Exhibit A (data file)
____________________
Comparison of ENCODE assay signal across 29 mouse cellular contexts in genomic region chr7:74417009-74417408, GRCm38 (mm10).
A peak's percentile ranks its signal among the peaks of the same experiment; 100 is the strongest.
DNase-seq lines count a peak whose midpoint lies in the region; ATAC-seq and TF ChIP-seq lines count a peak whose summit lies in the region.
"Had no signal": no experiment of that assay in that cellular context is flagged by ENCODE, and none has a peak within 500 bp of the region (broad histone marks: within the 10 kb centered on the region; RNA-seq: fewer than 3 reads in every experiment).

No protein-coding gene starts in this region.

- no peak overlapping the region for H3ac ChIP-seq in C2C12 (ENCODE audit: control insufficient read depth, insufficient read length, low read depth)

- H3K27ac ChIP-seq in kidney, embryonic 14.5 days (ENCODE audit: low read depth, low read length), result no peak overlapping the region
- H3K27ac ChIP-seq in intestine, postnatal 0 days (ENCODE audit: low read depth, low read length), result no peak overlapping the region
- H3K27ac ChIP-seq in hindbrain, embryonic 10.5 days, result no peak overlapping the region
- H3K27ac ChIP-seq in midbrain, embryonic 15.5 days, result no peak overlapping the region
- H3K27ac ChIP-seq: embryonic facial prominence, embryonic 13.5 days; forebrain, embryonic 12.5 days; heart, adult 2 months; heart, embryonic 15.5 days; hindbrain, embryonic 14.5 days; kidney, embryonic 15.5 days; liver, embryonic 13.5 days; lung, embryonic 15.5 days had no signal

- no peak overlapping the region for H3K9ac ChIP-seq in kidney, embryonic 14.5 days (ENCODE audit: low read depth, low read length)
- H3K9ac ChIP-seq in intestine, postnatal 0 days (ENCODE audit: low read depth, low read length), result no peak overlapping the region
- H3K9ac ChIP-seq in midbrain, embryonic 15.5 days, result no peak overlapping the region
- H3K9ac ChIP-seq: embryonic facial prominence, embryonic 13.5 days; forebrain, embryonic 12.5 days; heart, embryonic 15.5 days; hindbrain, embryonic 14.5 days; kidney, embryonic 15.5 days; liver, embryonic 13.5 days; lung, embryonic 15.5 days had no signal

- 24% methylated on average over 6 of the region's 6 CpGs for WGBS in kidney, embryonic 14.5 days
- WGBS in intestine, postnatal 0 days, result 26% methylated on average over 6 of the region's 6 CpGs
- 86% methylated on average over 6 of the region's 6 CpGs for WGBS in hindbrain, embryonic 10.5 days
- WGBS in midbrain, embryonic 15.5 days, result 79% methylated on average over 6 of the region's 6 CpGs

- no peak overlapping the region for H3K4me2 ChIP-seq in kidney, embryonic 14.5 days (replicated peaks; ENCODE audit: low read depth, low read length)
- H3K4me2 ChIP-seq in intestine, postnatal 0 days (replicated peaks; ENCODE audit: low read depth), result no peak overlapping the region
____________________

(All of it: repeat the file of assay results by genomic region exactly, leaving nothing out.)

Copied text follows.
Comparison of ENCODE assay signal across 29 mouse cellular contexts in genomic region chr7:74417009-74417408, GRCm38 (mm10).
A peak's percentile ranks its signal among the peaks of the same experiment; 100 is the strongest.
DNase-seq lines count a peak whose midpoint lies in the region; ATAC-seq and TF ChIP-seq lines count a peak whose summit lies in the region.
"Had no signal": no experiment of that assay in that cellular context is flagged by ENCODE, and none has a peak within 500 bp of the region (broad histone marks: within the 10 kb centered on the region; RNA-seq: fewer than 3 reads in every experiment).

No protein-coding gene starts in this region.

- no peak overlapping the region for H3ac ChIP-seq in C2C12 (ENCODE audit: control insufficient read depth, insufficient read length, low read depth)

- H3K27ac ChIP-seq in kidney, embryonic 14.5 days (ENCODE audit: low read depth, low read length), result no peak overlapping the region
- H3K27ac ChIP-seq in intestine, postnatal 0 days (ENCODE audit: low read depth, low read length), result no peak overlapping the region
- H3K27ac ChIP-seq in hindbrain, embryonic 10.5 days, result no peak overlapping the region
- H3K27ac ChIP-seq in midbrain, embryonic 15.5 days, result no peak overlapping the region
- H3K27ac ChIP-seq: embryonic facial prominence, embryonic 13.5 days; forebrain, embryonic 12.5 days; heart, adult 2 months; heart, embryonic 15.5 days; hindbrain, embryonic 14.5 days; kidney, embryonic 15.5 days; liver, embryonic 13.5 days; lung, embryonic 15.5 days had no signal

- no peak overlapping the region for H3K9ac ChIP-seq in kidney, embryonic 14.5 days (ENCODE audit: low read depth, low read length)
- H3K9ac ChIP-seq in intestine, postnatal 0 days (ENCODE audit: low read depth, low read length), result no peak overlapping the region
- H3K9ac ChIP-seq in midbrain, embryonic 15.5 days, result no peak overlapping the region
- H3K9ac ChIP-seq: embryonic facial prominence, embryonic 13.5 days; forebrain, embryonic 12.5 days; heart, embryonic 15.5 days; hindbrain, embryonic 14.5 days; kidney, embryonic 15.5 days; liver, embryonic 13.5 days; lung, embryonic 15.5 days had no signal

- 24% methylated on average over 6 of the region's 6 CpGs for WGBS in kidney, embryonic 14.5 days
- WGBS in intestine, postnatal 0 days, result 26% methylated on average over 6 of the region's 6 CpGs
- 86% methylated on average over 6 of the region's 6 CpGs for WGBS in hindbrain, embryonic 10.5 days
- WGBS in midbrain, embryonic 15.5 days, result 79% methylated on average over 6 of the region's 6 CpGs

- no peak overlapping the region for H3K4me2 ChIP-seq in kidney, embryonic 14.5 days (replicated peaks; ENCODE audit: low read depth, low read length)
- H3K4me2 ChIP-seq in intestine, postnatal 0 days (replicated peaks; ENCODE audit: low read depth), result no peak overlapping the region